From ICU hospital rooms that automatically manage patient fluids, to self-maintaining equipment, more healthcare organizations are developing intelligent environments that include a mix of robotics, extended reality, artificial intelligence and connected devices. To deliver intelligence everywhere, healthcare organizations must be able to analyze and act on data where it is generated.
Q. What is the role played by IoT in healthcare? And what is the reality of the use of the technology when it comes to the Indian Healthcare market?
A. At Accenture, we call it the Internet of Health Things (IoHT) which is the integration of the physical and digital worlds through objects with network connectivity in the healthcare industry. IoHT transforms raw data into simple, actionable information and communicates with other objects, machines or people. IoHT can be leveraged to improve access to health, quality of care, consumer experience, and operational efficiency.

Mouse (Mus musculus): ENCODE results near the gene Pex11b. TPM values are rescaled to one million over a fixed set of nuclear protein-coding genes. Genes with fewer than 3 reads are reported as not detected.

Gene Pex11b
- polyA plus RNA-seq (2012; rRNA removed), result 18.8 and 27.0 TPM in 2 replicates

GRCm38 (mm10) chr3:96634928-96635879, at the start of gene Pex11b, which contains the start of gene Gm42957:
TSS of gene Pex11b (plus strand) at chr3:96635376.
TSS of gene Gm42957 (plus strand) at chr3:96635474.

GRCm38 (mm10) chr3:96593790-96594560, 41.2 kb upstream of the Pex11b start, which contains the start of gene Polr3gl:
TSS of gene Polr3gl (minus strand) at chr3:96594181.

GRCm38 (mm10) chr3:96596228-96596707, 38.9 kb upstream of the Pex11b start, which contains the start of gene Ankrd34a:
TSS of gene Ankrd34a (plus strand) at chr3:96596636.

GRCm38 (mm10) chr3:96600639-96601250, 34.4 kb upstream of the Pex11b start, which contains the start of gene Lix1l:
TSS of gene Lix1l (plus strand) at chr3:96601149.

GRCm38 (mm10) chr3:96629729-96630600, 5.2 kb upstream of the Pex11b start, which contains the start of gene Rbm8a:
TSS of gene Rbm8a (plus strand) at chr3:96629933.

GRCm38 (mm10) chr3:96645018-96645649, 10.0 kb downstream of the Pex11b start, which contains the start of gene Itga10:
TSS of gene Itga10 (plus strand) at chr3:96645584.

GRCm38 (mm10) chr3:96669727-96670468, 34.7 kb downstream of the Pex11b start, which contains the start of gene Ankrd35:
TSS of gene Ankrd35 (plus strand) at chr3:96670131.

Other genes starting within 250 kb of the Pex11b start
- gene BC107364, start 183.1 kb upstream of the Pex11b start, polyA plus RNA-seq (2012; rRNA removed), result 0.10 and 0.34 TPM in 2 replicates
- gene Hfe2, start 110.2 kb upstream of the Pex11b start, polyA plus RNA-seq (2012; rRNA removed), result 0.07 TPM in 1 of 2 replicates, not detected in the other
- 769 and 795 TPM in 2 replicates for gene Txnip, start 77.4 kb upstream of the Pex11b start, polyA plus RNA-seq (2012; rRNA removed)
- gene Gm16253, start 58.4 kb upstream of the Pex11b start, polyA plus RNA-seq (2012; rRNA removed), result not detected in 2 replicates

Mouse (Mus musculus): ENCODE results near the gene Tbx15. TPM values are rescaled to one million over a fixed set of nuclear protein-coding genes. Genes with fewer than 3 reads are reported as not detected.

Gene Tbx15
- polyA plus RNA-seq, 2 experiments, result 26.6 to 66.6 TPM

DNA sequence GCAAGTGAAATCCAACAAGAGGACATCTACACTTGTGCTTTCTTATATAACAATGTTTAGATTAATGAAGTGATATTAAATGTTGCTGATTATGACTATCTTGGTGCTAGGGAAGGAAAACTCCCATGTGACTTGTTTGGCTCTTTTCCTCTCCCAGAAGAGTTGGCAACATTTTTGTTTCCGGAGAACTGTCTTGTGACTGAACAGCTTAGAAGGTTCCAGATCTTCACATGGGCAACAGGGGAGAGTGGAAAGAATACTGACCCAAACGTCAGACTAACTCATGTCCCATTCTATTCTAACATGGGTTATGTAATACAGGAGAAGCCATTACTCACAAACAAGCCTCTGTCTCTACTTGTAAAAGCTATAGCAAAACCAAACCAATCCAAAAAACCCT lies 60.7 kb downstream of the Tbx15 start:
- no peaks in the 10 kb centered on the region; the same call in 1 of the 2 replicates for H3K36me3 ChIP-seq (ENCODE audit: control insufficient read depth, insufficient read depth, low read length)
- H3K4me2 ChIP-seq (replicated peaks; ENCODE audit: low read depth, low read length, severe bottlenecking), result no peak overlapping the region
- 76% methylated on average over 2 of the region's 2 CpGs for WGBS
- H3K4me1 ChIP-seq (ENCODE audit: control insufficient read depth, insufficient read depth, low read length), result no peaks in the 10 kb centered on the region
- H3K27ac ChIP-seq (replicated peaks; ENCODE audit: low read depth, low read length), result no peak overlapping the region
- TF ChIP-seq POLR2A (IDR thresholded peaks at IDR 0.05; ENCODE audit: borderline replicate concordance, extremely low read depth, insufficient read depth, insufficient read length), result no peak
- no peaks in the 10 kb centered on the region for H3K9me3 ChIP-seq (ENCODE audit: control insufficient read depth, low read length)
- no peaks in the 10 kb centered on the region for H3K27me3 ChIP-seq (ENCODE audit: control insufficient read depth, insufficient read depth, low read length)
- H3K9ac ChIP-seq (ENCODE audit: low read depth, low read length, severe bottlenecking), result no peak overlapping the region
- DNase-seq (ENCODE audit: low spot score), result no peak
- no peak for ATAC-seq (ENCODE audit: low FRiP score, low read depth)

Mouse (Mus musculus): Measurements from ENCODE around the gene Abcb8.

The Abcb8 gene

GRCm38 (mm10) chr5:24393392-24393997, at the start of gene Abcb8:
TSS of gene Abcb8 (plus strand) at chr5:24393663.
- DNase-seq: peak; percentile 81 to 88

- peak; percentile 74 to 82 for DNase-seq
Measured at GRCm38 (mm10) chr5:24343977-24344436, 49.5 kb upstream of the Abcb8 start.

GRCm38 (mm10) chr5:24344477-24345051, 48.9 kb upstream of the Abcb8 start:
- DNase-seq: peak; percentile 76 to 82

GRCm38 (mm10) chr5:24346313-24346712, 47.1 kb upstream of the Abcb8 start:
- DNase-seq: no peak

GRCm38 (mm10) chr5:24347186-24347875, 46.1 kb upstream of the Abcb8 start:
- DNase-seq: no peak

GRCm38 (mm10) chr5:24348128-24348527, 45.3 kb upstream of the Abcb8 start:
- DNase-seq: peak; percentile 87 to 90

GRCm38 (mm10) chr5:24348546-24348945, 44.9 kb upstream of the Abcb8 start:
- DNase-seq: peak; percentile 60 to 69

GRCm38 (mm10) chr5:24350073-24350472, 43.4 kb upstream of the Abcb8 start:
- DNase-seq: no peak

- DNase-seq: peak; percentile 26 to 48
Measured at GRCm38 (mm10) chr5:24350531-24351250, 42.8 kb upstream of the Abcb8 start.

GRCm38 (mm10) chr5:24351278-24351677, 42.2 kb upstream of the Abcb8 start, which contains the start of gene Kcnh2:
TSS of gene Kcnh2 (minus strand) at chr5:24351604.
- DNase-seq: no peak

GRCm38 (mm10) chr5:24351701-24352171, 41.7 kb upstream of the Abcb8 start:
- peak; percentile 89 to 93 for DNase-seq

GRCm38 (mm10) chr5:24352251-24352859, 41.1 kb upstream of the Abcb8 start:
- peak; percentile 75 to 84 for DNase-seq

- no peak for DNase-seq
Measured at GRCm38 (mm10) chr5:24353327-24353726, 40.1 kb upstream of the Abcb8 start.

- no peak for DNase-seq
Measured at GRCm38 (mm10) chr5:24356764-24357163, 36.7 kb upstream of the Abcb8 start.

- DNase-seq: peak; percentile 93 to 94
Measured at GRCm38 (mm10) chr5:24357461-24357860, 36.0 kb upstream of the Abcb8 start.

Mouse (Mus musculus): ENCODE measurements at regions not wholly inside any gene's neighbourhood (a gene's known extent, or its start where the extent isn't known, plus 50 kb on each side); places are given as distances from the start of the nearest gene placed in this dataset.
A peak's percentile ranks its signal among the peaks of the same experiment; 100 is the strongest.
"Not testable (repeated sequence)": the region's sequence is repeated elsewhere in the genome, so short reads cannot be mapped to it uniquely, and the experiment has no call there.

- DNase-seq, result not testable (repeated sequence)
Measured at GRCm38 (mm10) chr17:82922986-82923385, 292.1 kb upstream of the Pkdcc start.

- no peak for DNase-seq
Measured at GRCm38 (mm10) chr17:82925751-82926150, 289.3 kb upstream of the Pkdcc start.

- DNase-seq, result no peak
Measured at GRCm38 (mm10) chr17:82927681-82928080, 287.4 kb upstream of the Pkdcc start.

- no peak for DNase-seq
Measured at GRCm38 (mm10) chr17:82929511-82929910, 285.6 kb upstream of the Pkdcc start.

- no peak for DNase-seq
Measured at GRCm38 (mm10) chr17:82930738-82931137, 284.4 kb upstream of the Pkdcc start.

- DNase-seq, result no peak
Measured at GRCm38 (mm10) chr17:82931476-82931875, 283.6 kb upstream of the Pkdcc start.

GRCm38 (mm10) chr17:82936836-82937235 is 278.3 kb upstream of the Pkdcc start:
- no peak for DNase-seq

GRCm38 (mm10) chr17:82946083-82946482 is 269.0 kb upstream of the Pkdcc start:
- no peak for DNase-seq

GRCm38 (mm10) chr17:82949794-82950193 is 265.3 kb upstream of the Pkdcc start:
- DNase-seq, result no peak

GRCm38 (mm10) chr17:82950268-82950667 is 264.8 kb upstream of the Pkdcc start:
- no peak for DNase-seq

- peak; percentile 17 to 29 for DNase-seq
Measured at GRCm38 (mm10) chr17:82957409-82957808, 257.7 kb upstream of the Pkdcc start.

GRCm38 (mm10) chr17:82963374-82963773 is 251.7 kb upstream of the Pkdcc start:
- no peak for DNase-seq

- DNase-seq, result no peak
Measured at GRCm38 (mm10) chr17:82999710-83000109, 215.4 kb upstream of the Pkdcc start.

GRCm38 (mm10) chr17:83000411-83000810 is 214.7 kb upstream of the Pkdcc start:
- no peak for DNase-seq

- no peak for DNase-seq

By introducing more connectivity, remote monitoring and information gathering, IoHT can encourage better use of healthcare resources, more informed decisions, a reduction in inefficiencies or waste and the empowerment of health consumers.
According to Accenture estimates, the value of IoHT will top US$163 billion by 2020. Within the next few years, the healthcare sector is projected to be #1 in the top 10 industries for Internet of Things app development. Accenture research shows healthcare executives are all too aware of the changes IoHT is bringing to their industry. Yet, they also acknowledge that their leaders do not yet fully understand IoHT’s potential.
In India, we are witnessing growing adoption of IoT and other digital technologies. According to the IoT India Congress 2018, the Indian IoT market is expected to grow from $1.3 billion in 2016 to $9 billion by 2020 across sectors such as telecom, health, vehicles and homes, among others.